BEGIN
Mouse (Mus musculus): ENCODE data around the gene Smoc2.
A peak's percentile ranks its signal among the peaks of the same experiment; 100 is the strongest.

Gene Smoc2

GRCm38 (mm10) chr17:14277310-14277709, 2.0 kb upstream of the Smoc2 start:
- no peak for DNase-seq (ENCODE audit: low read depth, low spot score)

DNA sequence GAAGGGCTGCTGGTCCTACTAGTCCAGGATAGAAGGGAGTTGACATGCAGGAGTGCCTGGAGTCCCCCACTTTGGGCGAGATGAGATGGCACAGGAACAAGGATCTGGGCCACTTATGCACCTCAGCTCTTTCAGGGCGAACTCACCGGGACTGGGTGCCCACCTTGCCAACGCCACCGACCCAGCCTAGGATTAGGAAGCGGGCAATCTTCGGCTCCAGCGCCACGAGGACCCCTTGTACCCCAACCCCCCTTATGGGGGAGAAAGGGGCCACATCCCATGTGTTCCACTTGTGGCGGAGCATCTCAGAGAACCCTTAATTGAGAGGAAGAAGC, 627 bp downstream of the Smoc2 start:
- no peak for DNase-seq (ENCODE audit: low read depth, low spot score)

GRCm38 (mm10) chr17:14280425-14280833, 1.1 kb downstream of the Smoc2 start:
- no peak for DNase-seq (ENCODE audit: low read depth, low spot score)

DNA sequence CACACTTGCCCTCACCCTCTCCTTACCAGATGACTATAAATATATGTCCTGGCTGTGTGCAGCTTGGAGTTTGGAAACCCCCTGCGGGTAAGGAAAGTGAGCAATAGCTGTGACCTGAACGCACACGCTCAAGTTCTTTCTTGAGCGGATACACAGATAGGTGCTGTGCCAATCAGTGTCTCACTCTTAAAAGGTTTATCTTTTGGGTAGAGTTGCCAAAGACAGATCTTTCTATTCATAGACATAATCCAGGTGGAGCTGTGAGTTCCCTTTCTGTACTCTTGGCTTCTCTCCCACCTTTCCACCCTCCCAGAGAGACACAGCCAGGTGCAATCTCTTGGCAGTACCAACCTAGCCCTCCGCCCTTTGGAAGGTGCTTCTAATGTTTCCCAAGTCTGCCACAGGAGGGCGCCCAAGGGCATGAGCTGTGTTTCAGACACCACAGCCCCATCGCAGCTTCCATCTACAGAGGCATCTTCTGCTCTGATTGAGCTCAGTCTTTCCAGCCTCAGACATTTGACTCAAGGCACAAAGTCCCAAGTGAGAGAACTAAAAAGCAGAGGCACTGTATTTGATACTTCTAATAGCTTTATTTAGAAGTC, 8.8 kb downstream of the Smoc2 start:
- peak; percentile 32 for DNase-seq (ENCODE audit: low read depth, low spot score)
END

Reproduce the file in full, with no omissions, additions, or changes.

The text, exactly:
Mouse (Mus musculus): ENCODE data around the gene Smoc2.
A peak's percentile ranks its signal among the peaks of the same experiment; 100 is the strongest.

Gene Smoc2

GRCm38 (mm10) chr17:14277310-14277709, 2.0 kb upstream of the Smoc2 start:
- no peak for DNase-seq (ENCODE audit: low read depth, low spot score)

DNA sequence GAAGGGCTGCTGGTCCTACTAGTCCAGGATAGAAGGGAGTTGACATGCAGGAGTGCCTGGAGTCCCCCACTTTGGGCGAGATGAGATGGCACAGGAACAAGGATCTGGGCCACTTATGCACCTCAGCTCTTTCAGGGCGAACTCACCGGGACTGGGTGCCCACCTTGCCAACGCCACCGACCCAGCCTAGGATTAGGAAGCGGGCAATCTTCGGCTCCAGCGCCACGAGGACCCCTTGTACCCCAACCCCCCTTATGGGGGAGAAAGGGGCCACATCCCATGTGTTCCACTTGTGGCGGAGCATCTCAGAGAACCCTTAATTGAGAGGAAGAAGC, 627 bp downstream of the Smoc2 start:
- no peak for DNase-seq (ENCODE audit: low read depth, low spot score)

GRCm38 (mm10) chr17:14280425-14280833, 1.1 kb downstream of the Smoc2 start:
- no peak for DNase-seq (ENCODE audit: low read depth, low spot score)

DNA sequence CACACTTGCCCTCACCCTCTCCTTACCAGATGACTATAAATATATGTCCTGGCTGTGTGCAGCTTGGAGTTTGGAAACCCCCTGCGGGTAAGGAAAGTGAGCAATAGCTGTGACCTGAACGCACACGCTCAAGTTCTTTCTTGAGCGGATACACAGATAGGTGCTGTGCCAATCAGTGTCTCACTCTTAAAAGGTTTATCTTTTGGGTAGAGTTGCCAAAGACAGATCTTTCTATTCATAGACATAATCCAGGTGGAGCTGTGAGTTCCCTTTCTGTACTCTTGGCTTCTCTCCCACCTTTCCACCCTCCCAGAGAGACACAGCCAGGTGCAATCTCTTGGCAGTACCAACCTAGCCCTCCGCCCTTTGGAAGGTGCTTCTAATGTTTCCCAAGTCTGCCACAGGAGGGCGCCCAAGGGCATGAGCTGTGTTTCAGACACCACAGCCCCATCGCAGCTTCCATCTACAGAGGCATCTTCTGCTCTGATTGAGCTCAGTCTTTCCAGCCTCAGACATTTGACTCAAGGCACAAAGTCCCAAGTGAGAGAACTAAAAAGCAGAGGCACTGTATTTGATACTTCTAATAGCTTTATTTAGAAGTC, 8.8 kb downstream of the Smoc2 start:
- peak; percentile 32 for DNase-seq (ENCODE audit: low read depth, low spot score)